The story of Butter-Flashes unfolds as a series of flashbacks on the family life of incarcerated killer Queen (Erica Ball) and her mother, Butterfly (Cynthia Moran). It starts with a pantomimed family visit from cousin Maureen (Teresa Lester, who could only be described as delightfully coltish in her performance), daughter of Butterfly's sister Jewel (Tonya Ross). It appears that Queen is inside for killing her stepfather, the brutish, selfish, and pompous Marco (played to the melodramatic hilt by Vishnu Kashee). It develops in the course of the play that Butterfly puts up with Marco as much out of habit as anything - perhaps just to have a man around the house - but draws the line at his hitting her or her daughters. When he crosses the line, it is actually Butterfly who kills him; Queen takes the knife and pretends that she did it (perhaps to save her mother from being tried as an adult?). At the beginning of the dialog, Queen is refusing to talk to her mother and generally acting stubborn during a visit from her sister, Ruth (earnestly played by Peggy Coburn), who apparently isn't in on the family secret. The purpose of the unfolding scenes is to explain why Queen is behaving as she does, culminating in the revelation of the real murderer.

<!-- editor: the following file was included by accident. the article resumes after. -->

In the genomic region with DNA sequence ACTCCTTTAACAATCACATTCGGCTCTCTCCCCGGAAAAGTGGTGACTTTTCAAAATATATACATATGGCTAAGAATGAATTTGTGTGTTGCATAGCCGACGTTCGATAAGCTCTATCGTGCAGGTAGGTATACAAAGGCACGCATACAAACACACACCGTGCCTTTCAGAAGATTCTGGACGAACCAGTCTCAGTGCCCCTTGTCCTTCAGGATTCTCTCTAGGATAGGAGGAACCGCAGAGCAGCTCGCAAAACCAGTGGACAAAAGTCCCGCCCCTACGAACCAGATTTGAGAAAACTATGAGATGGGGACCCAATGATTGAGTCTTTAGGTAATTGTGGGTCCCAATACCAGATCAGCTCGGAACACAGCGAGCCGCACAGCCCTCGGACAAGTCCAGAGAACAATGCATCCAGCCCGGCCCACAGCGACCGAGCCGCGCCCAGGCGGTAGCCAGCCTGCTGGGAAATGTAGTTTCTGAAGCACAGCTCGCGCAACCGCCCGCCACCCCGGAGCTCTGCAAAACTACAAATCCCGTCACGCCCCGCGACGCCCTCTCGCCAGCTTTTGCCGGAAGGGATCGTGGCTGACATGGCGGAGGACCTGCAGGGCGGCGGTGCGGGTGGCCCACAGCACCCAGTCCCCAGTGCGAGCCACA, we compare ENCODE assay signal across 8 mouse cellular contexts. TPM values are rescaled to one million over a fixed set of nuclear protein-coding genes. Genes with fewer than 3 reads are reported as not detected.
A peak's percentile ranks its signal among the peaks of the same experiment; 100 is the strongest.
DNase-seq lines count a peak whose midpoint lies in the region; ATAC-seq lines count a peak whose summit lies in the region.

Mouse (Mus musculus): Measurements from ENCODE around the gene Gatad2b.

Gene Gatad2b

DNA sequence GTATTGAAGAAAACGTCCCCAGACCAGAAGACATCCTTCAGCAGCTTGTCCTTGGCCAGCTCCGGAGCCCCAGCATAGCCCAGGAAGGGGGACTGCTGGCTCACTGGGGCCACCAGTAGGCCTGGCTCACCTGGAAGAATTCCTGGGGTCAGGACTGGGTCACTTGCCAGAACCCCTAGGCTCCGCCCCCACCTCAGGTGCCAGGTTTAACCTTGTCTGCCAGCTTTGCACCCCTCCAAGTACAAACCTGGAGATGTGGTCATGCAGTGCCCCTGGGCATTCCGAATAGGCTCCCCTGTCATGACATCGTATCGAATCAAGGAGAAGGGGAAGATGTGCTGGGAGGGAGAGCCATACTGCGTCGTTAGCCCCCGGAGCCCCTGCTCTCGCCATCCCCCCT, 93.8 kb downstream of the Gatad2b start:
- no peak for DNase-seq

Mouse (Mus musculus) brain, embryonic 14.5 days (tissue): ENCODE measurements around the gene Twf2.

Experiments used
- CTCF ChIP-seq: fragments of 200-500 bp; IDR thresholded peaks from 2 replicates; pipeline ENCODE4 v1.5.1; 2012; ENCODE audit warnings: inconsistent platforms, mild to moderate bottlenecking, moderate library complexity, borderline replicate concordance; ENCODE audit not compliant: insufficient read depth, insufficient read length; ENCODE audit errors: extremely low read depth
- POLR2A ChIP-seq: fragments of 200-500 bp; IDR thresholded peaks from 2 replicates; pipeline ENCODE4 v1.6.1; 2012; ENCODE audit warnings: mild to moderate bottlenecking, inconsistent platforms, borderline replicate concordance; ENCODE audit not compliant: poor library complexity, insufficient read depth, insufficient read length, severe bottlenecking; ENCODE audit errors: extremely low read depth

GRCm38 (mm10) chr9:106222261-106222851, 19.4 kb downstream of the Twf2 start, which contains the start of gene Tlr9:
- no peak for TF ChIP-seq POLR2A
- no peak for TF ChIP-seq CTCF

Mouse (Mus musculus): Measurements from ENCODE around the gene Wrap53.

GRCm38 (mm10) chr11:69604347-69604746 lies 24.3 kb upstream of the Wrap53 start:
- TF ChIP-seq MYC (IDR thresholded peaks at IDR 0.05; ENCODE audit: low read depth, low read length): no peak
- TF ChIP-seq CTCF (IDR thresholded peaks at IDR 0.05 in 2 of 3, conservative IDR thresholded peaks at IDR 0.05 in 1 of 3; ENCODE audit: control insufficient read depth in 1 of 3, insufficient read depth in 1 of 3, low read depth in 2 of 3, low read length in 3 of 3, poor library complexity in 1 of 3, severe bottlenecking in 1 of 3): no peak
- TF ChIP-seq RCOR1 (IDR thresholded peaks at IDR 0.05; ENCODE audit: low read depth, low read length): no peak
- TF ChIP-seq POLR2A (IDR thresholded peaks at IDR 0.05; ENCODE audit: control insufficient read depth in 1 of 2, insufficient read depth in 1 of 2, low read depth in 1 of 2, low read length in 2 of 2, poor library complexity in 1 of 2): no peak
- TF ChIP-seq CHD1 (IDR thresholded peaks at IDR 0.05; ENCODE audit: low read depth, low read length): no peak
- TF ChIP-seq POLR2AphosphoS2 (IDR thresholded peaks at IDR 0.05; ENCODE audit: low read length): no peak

The chief virtues of this short production were the naturalness of the play's dialog and the sincerity of the actors' performances, regardless of their varying levels of technique. No doubt both qualities are attributable to playwright/director Ealy. It was also fascinating to see the lives of an inner-city African-American family portrayed with an unassuming realism that bespoke familiarity.
Production values (a sparse unit set in a black box) were minimal but quite adequate, although the murder (and a fantasy murder, which took place somewhere in Queen's head) could have been more effectively staged.
The least successful element of the play was the tenuous connection between scenes, which leapt backwards and forwards in time (in keeping with the title) in a way that sometimes made for bewilderment. The truth at the core of the play was not always put to good use in sustaining its drama. (Also featuring Trevor Archer and Reynaldo Rodriguez.)
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Copyright 1998 John Chatterton